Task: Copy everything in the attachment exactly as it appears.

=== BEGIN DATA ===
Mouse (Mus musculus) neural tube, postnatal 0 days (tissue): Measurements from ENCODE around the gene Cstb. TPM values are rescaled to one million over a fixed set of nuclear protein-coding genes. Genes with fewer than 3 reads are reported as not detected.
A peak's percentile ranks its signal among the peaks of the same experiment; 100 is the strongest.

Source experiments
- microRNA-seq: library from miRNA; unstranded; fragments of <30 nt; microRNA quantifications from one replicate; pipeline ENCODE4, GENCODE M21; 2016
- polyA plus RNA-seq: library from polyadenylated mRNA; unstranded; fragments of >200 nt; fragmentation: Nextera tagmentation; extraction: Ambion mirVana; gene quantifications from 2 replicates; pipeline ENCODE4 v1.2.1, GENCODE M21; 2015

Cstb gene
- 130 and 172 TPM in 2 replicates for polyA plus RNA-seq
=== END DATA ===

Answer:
Mouse (Mus musculus) neural tube, postnatal 0 days (tissue): Measurements from ENCODE around the gene Cstb. TPM values are rescaled to one million over a fixed set of nuclear protein-coding genes. Genes with fewer than 3 reads are reported as not detected.
A peak's percentile ranks its signal among the peaks of the same experiment; 100 is the strongest.

Source experiments
- microRNA-seq: library from miRNA; unstranded; fragments of <30 nt; microRNA quantifications from one replicate; pipeline ENCODE4, GENCODE M21; 2016
- polyA plus RNA-seq: library from polyadenylated mRNA; unstranded; fragments of >200 nt; fragmentation: Nextera tagmentation; extraction: Ambion mirVana; gene quantifications from 2 replicates; pipeline ENCODE4 v1.2.1, GENCODE M21; 2015

Cstb gene
- 130 and 172 TPM in 2 replicates for polyA plus RNA-seq